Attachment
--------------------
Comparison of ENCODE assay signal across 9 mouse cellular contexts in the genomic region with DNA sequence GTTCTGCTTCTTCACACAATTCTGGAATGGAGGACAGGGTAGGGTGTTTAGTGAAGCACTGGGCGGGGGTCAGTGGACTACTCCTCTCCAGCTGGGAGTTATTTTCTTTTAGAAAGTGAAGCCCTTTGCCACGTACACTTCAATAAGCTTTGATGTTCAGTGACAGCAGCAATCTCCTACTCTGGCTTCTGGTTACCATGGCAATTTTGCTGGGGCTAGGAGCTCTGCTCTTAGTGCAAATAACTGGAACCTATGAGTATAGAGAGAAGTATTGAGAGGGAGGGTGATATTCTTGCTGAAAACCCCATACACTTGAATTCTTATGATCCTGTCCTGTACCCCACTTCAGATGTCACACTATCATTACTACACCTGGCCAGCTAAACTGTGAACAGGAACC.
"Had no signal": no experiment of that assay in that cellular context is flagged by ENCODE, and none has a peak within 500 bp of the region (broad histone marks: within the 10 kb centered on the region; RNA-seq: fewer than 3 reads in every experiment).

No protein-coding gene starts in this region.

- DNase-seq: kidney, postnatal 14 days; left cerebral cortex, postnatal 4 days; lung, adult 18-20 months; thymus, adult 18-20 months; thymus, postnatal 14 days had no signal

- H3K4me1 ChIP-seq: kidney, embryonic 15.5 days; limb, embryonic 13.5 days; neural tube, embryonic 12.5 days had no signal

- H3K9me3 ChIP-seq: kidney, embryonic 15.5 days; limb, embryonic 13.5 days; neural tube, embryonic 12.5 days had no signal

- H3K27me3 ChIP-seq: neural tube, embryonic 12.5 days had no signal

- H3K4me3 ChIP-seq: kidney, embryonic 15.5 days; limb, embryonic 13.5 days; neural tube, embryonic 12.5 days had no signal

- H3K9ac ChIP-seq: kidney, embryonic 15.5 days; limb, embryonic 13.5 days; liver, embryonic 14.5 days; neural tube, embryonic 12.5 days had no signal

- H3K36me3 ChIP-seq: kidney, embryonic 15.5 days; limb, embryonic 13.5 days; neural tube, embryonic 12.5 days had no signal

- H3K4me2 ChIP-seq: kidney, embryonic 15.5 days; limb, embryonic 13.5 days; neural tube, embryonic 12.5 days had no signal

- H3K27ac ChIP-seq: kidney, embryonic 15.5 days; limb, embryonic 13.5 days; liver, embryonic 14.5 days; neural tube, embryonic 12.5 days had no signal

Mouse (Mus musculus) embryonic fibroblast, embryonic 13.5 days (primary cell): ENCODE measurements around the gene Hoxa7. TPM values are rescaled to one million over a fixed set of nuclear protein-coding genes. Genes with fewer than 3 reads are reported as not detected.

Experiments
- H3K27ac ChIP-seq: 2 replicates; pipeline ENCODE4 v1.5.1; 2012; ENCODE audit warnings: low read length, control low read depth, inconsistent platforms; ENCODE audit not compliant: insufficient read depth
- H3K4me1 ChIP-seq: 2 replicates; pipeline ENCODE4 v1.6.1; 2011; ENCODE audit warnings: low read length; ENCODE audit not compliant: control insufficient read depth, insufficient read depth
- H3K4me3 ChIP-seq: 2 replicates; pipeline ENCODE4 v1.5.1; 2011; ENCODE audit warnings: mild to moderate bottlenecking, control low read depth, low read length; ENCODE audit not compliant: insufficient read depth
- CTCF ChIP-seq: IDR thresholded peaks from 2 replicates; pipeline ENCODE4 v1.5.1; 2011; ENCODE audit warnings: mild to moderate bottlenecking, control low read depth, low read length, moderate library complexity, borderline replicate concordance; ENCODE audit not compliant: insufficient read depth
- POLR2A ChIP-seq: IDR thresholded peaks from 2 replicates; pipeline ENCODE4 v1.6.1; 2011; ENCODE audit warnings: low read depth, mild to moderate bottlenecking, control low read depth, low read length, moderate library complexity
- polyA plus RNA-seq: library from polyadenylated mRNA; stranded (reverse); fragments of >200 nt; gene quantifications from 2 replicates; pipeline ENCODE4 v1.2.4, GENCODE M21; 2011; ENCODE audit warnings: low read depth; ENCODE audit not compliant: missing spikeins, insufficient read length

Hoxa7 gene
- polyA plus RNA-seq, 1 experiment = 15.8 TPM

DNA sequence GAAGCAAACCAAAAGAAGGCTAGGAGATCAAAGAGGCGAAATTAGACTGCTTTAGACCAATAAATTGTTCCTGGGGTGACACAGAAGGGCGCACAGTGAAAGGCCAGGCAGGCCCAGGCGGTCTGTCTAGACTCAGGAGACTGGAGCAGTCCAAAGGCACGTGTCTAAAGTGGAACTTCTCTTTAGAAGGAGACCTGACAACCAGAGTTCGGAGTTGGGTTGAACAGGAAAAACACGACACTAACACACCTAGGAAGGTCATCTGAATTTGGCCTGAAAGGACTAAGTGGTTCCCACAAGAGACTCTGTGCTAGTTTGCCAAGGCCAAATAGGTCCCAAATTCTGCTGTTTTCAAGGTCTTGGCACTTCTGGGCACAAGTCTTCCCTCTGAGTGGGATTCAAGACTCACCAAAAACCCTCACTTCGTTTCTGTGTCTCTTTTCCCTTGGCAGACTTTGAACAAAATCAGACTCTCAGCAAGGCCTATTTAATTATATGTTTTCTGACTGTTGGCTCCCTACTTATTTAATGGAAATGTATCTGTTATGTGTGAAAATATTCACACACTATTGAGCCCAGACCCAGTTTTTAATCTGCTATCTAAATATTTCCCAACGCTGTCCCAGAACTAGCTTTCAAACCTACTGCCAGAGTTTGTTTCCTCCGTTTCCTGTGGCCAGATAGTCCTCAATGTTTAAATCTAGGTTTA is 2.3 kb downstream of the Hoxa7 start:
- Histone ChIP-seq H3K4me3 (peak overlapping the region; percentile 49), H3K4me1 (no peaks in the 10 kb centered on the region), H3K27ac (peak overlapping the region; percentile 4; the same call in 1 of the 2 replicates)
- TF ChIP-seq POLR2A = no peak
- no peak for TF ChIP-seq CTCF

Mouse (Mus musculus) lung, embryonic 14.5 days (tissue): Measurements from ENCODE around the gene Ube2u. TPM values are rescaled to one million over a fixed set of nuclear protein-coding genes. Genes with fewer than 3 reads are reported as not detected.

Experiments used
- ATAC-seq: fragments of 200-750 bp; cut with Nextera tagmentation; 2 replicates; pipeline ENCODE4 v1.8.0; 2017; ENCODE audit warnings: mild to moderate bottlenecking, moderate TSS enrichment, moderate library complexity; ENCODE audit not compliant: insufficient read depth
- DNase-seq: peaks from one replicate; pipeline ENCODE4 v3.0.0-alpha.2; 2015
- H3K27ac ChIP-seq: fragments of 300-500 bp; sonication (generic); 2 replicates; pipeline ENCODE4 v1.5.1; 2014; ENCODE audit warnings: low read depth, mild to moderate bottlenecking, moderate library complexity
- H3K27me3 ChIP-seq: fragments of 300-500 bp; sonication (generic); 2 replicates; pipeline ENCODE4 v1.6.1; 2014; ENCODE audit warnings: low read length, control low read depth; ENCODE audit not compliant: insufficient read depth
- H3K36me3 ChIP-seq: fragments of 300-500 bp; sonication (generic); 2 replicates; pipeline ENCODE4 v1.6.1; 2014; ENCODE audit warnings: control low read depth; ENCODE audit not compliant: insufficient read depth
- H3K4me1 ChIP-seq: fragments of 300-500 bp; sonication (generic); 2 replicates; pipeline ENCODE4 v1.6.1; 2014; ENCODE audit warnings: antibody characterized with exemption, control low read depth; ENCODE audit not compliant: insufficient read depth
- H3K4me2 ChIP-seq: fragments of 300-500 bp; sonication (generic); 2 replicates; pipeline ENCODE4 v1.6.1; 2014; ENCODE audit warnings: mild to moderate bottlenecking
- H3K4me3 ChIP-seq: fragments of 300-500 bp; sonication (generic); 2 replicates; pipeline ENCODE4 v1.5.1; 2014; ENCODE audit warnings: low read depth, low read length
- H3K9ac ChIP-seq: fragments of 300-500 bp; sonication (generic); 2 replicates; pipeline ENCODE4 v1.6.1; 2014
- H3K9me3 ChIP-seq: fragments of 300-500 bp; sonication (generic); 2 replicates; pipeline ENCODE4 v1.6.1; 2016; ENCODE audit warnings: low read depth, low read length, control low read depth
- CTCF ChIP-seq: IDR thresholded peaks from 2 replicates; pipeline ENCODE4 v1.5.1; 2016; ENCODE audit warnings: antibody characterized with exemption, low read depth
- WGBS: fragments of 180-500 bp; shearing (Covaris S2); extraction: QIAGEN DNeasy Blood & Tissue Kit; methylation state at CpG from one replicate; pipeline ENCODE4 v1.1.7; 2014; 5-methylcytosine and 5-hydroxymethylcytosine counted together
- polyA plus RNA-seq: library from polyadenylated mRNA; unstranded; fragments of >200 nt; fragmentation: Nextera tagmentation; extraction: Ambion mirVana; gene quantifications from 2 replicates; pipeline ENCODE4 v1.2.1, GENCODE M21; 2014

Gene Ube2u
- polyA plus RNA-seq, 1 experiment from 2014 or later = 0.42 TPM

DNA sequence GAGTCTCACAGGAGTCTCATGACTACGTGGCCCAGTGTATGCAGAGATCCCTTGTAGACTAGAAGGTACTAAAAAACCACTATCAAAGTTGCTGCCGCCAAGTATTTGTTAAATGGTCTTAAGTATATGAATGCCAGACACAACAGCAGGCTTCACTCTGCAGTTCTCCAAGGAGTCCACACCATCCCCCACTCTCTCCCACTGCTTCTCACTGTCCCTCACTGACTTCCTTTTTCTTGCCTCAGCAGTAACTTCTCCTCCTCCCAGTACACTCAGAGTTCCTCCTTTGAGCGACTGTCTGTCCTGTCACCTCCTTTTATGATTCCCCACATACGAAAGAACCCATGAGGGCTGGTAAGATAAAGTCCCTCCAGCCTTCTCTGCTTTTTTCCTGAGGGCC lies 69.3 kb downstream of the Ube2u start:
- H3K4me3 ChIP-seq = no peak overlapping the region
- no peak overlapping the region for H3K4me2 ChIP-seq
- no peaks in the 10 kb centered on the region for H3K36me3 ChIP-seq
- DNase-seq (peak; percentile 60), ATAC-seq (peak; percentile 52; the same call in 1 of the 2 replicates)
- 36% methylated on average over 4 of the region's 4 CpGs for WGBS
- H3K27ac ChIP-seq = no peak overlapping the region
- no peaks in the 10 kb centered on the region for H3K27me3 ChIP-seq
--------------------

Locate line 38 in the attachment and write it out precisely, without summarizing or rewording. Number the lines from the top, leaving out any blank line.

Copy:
- H3K9me3 ChIP-seq: fragments of 300-500 bp; sonication (generic); 2 replicates; pipeline ENCODE4 v1.6.1; 2016; ENCODE audit warnings: low read depth, low read length, control low read depth